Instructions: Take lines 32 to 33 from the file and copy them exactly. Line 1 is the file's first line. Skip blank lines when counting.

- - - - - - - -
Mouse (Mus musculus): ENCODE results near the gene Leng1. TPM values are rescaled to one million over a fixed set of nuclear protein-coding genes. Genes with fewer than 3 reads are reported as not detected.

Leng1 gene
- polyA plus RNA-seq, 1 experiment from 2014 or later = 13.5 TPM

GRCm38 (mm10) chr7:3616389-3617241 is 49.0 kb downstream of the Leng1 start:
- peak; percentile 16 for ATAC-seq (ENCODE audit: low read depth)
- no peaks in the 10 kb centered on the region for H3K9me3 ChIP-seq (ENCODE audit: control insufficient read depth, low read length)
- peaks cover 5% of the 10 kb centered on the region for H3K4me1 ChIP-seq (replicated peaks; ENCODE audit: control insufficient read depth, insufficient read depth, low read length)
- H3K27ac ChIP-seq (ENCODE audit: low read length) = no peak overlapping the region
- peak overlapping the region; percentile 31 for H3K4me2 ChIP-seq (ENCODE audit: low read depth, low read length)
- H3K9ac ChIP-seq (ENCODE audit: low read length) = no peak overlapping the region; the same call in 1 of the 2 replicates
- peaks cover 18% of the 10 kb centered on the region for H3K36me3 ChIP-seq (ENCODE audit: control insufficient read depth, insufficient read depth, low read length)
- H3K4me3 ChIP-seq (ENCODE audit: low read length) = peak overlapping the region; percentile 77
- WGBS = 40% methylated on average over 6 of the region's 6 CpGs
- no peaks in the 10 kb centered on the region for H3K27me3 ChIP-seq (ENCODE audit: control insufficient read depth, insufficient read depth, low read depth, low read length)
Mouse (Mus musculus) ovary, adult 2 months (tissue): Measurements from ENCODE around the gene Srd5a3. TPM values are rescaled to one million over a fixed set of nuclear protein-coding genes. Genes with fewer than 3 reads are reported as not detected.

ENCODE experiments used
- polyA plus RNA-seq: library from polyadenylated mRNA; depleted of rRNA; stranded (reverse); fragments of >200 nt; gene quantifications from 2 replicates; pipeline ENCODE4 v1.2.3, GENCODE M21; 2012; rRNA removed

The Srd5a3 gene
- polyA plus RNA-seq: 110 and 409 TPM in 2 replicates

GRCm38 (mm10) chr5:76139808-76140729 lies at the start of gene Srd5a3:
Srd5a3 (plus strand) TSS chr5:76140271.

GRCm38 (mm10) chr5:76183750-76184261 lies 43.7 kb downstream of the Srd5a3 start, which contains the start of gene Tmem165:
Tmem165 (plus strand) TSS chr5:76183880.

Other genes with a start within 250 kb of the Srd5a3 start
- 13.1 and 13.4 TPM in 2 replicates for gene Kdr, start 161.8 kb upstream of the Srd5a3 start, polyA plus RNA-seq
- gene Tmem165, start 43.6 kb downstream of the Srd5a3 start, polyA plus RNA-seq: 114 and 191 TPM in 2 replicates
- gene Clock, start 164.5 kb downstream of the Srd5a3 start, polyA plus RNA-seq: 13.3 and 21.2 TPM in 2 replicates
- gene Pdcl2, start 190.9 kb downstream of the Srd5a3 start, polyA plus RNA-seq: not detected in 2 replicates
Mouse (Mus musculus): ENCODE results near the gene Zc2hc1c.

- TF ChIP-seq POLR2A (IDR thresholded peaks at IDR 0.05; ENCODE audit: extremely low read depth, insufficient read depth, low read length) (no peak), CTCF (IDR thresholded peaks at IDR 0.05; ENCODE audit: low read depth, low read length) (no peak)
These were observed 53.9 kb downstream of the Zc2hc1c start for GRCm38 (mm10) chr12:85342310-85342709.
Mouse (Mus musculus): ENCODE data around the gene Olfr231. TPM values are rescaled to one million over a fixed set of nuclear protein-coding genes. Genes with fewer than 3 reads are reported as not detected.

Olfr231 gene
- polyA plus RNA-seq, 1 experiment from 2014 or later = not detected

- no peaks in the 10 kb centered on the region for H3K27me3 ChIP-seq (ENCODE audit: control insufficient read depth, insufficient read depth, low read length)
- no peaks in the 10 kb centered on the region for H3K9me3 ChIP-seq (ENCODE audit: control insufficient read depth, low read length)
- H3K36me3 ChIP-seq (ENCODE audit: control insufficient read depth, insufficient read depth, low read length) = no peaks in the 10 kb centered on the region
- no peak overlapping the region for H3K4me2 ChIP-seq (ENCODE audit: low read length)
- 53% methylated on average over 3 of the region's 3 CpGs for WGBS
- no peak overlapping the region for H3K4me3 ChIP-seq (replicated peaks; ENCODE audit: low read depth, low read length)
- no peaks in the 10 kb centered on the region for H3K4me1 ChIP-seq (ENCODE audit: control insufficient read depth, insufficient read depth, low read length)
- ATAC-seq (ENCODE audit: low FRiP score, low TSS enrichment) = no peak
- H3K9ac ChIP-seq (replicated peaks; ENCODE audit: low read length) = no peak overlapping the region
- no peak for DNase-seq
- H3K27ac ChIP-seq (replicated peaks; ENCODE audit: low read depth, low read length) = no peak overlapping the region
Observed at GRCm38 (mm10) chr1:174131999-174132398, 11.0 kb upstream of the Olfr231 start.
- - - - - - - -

Mouse (Mus musculus): ENCODE data around the gene Olfr231. TPM values are rescaled to one million over a fixed set of nuclear protein-coding genes. Genes with fewer than 3 reads are reported as not detected.

Olfr231 gene